“There are plenty of fellow pigeons around the convention center,” the bird advised ENS. “Don’t focus on which one I am. A single pigeon with a platform has a duty to speak for all pigeonkind.”

Some of the resident pigeons appear to be fouler than the well-mannered @gc79pigeon fowl. They roost high in the rafters above the House of Deputies dais, and at times, rather than flying to the restrooms, some have been “commenting” on a table set up precariously close to the equipment that runs the deputies’ voting system.

“As to who pooped on the voting table — you might think that we are responsible. But I couldn’t possibly comment,” General Convention Pigeon messaged via Twitter on July 8 after flying to Taylor, Texas, and back, for a convention prayer service outside the T. Don Hutto Residential Center.

Although well-mannered and concerned about social justice issues, @gc79pigeon can be a bit cheeky.

General Convention Pigeon also loves to swan around the Exhibit Hall.

The bird reported that the best swag it has plucked out of the Exhibit Hall are some of the PopSockets, collapsible grips for cellphones that can double as a stand, that some exhibitors are offering. “Definitely makes pecking at a keyboard with a beak way easier,” it said.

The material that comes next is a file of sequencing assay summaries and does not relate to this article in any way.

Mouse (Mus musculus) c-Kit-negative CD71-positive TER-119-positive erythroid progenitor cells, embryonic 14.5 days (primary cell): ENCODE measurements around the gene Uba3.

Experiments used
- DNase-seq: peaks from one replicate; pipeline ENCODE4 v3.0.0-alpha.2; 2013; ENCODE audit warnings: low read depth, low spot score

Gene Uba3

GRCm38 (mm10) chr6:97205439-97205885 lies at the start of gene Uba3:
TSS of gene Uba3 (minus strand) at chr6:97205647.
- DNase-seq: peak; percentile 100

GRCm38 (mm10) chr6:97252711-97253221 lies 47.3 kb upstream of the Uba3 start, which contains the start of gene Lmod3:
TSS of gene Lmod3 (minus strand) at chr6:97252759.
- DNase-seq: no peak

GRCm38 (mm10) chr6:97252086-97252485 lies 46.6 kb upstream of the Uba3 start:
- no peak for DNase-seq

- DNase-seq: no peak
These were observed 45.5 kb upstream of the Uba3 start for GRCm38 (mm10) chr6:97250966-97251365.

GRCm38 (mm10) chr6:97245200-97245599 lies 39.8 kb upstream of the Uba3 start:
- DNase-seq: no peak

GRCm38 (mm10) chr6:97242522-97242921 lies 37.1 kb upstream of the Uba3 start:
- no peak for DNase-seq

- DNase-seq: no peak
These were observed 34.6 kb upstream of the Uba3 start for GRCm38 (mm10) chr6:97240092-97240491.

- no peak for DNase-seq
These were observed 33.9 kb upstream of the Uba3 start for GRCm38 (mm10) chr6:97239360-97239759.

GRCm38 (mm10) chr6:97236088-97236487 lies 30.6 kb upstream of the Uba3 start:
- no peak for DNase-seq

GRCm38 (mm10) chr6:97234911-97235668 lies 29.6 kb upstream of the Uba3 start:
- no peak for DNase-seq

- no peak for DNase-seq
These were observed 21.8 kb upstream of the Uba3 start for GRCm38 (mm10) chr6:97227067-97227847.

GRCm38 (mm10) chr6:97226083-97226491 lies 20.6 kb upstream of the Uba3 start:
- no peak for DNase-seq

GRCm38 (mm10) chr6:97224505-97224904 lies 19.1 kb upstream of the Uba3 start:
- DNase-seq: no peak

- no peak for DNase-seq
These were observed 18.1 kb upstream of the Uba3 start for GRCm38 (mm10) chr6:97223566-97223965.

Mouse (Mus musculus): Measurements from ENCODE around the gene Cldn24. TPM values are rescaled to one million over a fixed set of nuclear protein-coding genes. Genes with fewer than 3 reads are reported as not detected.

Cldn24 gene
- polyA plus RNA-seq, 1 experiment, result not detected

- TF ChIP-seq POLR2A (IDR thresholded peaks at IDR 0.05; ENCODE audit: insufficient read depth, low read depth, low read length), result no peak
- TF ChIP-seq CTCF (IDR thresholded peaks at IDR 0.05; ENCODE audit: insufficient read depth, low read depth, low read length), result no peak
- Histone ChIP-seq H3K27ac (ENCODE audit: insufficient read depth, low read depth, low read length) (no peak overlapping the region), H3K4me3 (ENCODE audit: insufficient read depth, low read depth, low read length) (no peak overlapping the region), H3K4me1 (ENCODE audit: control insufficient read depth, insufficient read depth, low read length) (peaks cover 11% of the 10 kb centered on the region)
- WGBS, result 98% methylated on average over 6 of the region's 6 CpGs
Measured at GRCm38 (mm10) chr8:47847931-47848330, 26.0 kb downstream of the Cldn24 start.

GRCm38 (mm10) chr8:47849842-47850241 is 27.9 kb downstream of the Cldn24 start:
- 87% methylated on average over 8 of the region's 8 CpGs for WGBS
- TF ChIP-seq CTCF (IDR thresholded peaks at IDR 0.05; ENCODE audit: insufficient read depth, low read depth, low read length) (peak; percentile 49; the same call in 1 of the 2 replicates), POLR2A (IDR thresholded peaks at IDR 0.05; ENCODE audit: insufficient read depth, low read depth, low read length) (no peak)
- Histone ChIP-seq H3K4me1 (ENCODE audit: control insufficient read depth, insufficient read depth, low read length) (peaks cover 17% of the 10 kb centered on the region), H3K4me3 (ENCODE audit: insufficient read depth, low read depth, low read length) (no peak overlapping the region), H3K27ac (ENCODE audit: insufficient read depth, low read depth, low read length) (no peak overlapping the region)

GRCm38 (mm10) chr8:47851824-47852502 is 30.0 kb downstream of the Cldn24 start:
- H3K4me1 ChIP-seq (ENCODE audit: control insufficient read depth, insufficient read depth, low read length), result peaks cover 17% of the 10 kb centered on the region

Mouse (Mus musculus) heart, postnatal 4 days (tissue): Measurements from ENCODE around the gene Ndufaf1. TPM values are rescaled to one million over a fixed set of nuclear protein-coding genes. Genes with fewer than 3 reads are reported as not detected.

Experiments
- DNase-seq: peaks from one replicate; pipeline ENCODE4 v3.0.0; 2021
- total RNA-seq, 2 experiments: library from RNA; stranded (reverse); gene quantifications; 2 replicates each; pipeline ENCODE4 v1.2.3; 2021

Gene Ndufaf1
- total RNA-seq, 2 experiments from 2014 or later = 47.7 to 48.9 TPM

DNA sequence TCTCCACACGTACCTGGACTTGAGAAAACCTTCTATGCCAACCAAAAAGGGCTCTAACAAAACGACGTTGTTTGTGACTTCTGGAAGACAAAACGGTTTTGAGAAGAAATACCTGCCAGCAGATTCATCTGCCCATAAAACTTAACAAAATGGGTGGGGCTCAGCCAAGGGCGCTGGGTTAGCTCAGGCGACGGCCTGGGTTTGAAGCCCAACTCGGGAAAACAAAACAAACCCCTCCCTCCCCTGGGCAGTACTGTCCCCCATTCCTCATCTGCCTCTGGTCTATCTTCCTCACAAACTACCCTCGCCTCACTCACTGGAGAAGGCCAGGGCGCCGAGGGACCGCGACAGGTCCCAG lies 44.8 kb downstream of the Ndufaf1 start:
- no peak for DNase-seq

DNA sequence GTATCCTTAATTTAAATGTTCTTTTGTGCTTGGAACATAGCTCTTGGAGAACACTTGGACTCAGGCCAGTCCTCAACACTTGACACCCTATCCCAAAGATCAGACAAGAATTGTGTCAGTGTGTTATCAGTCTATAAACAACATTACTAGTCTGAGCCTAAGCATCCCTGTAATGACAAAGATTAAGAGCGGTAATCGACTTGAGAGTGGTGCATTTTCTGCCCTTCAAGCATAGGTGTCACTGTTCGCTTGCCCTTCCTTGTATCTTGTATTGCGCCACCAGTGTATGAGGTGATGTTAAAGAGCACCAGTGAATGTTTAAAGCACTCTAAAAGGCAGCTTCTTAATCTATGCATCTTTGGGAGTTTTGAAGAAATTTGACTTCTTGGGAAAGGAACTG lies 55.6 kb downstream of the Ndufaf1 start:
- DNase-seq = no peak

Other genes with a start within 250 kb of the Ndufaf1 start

The pigeon has been seen grazing in the House of Deputies for dropped snack food and the like. “For me, a stale donut on the floor was the true delicacy,” the bird revealed. In one of its tweets it asked for stale crullers or glazed donuts.

Presiding Bishop Michael Curry gave General Convention Pigeon a shout-out during his sermon at the convention revival.

Yet, even as it has gained a certain amount of notoriety, @gc79pigeon knows where it ranks in the #GC79 stardom hierarchy. “I have NOTHING on Dinorah,” the humble pigeon tweeted, praising Curry’s interpreter Dinorah Padro.

– The Rev. Mary Frances Schjonberg is the Episcopal News Service’s senior editor and reporter.


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Comments (3)

  1. Rev. Dr. James Hargis says:

    Most edifying, entertaining, and theologocally profound reflection coming out of GENCON 79, so far! Nominate that pigeon for Episcopal papacy! Hey, he/she already has wings of angels.

  2. John Williamson says:

    When Presiding Bishop Curry visited Trinity Cathedral, Omaha, in January, a bat was circling the nave during the PB’s sermon. The weather was too cold for the bat to stay in the belfry.

  3. The Rev. Rachel Taber-Hamilton, C2 Deputy Diocese of Olympia says:

    Technically, no difference exists between the pigeons and doves, and the terms often are used interchangeably. The birds in question appear to be Rock Doves, well adapted to urban living. Of the 289 dove species found in the world, only 8 are considered full-time or part-time residents of Texas. Of these, only the mourning, white-winged, and white-tipped (white-fronted) doves are legal game birds. Therefore, deputies and vendors may not eat or hunt the Rock Doves in our midst. I believe them to be the local symbolic manifestation of the Holy Spirit and as such deserve their own courtesy resolution.